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Friday, June 14, 2013


Today, the Health Council of Canada  launches the first two videos in our feature series, “Innovations in Reducing Wait Times,” on the Health Innovation Portal and website. Pan-Canadian in scope, the series highlights the innovative practices and solutions working to reduce wait times in specific health care settings. 
Ari Grief is the Project Lead on the series.
Video #1 took the production team to Thompson, MB to visit the Burntwood Community Health Resource Centre (BCHRC) to learn more about their success story in Advanced Access for the primary health setting. 

An old mining town originally built “not to last,” Thompson is now a city of 15,000 residents. As a “Hub of the North,” its location poses specific challenges to residents needing timely access to primary health care. 

Since opening in 2000, the BCHRC was plagued with long waits for appointments and received many complaints from community members trying to make appointments. In 2008, with the help of Manitoba Health, the BCHRC implemented the Advanced Access project with the aim of decreasing appointment waits and providing same-day access while ensuring quality improvement. In order to realize this goal, office efficiency needed to be increased while decreasing the time for arriving patients waiting for their appointments. 

So far, the program has been a great success: complaints are reported as down to zero; delays for appointments have dropped so that most providers have either same day or next day availability; and the continuity of care (in this case, seeing the same primary care provider) has improved. “There was a paradigm shift in how we manage our patient flow,” says Dr. Harold Nyhof, Medical Director, Primary Care Clinics for Manitoba’s Northern Health Region. “We used to push work to tomorrow in order to protect today. Now we look to do more work today, in order to protect tomorrow. It’s a completely different attitude.”

Other jurisdictions across Manitoba and throughout the country are taking notice from what the BCHRC itself has learned. However, Jo-Anne Lutz,  Director and Project Lead of the Advanced Access Program, is quick to point out that Advanced Access is much more than a scheduling system: “It’s a comprehensive approach. By respecting the patient’s time and matching them with the right provider, we are more able to handle today’s work today so we can optimize the care team to provide the best care in the best possible way.”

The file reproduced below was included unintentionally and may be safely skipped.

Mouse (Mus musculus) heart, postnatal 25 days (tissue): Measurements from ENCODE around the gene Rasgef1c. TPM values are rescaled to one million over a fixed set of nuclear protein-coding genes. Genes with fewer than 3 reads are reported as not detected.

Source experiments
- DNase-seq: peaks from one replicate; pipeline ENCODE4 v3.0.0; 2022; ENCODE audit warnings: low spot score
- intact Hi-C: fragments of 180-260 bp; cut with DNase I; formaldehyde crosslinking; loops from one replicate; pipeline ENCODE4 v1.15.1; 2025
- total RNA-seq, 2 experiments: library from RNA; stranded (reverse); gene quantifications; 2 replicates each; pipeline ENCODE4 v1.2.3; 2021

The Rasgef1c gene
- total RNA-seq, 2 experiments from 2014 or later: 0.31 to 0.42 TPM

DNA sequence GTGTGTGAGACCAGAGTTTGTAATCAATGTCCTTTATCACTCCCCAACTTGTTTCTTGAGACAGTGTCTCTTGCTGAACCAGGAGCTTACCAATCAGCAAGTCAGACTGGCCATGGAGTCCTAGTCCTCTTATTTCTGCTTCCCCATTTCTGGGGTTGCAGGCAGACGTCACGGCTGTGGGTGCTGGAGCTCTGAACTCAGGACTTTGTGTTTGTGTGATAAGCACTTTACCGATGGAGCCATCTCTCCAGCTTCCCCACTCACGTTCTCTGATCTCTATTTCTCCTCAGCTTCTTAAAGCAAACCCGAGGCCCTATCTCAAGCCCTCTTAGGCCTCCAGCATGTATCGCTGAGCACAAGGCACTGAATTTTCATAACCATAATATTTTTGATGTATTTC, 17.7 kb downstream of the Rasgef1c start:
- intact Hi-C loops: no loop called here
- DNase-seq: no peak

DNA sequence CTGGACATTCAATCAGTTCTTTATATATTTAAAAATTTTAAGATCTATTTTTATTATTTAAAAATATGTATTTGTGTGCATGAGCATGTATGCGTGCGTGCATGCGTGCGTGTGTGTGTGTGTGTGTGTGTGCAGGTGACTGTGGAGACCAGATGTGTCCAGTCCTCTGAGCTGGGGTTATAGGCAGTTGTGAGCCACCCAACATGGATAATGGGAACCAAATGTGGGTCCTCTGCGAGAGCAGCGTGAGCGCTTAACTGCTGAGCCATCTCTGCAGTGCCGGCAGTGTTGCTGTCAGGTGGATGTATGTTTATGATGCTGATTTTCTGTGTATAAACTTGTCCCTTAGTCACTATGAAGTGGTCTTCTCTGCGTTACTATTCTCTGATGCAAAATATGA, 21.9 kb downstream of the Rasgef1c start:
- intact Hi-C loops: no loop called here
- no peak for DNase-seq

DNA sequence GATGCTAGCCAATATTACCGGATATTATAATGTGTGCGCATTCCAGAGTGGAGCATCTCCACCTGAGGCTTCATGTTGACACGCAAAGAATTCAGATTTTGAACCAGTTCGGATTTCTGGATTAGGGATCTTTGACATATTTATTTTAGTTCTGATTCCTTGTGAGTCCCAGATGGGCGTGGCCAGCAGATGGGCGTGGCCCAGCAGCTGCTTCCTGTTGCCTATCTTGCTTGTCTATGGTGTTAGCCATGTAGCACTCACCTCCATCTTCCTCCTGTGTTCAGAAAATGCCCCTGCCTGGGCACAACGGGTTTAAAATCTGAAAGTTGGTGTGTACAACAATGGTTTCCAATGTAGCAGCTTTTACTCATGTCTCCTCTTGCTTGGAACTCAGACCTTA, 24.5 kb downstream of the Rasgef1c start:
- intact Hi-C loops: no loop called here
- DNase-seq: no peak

Dr. Harold Nyhof (right) collaborates with the BCHRC team. Clinic Director Jo-Anne Lutz is to his right.

Video #2 in the series shines a light on Eastern Health’s Orthopedic Central Intake (OCI) based in St. John’s, Newfoundland. OCI was instituted in 2011 with the purpose of reducing wait times by creating a system change to redesign the orthopedic service along the entire continuum of care. 

The Bone and Joint Canada “Hip and Knee Replacement Toolkit” suggests that a central intake model is ideal, but Eastern Health’s OCI took it one step further: OCI is the first in Canada to expand central intake for all orthopedic referrals, and not just hip and knee joint replacement. 

Elaine Warren, the former Director of Regional Surgical Services who was part of the team that helped secure start-up funding from Health Canada and the Province of Newfoundland and Labrador to get OCI underway, believes that the model “… helps streamline care. We had a very broad vision and to see this through, it’s been great.” 

The previous model of referral and assessment was individual physician-based, with no formal process for tracking wait times from family physician to initial surgeon visit, also known as Wait 1. Prior to OCI’s implementation, the median time of Wait 1 exceeded 300 days. “[Now,] it’s the way the system should work,” adds Warren. 

Today, the average for Wait 1 is 92 days for high priority referrals.
“Our wait times have gone down. We’ve seen a fairly significant improvement, about a 71% improvement,” says Michelle Alexander, Project Lead. 

Michelle Alexander with patients in a pre-surgery information session.
Ms. Alexander acknowledges that the early engagement of stakeholders was key to achieving goals and implementing change. System change can be difficult but with all levels on board, the Regional Health Authority (RHA) is now able to better evaluate referral practices and measure referral services. Access has improved, including better clinic capacity through the redesign of templates to reflect referral volumes and surgeon practice. 

Make sure to bookmark to view these as well as new videos in the series, set for launch in the summer and fall of 2013.
For more information about the video series please contact Ari Grief, Project Lead at .

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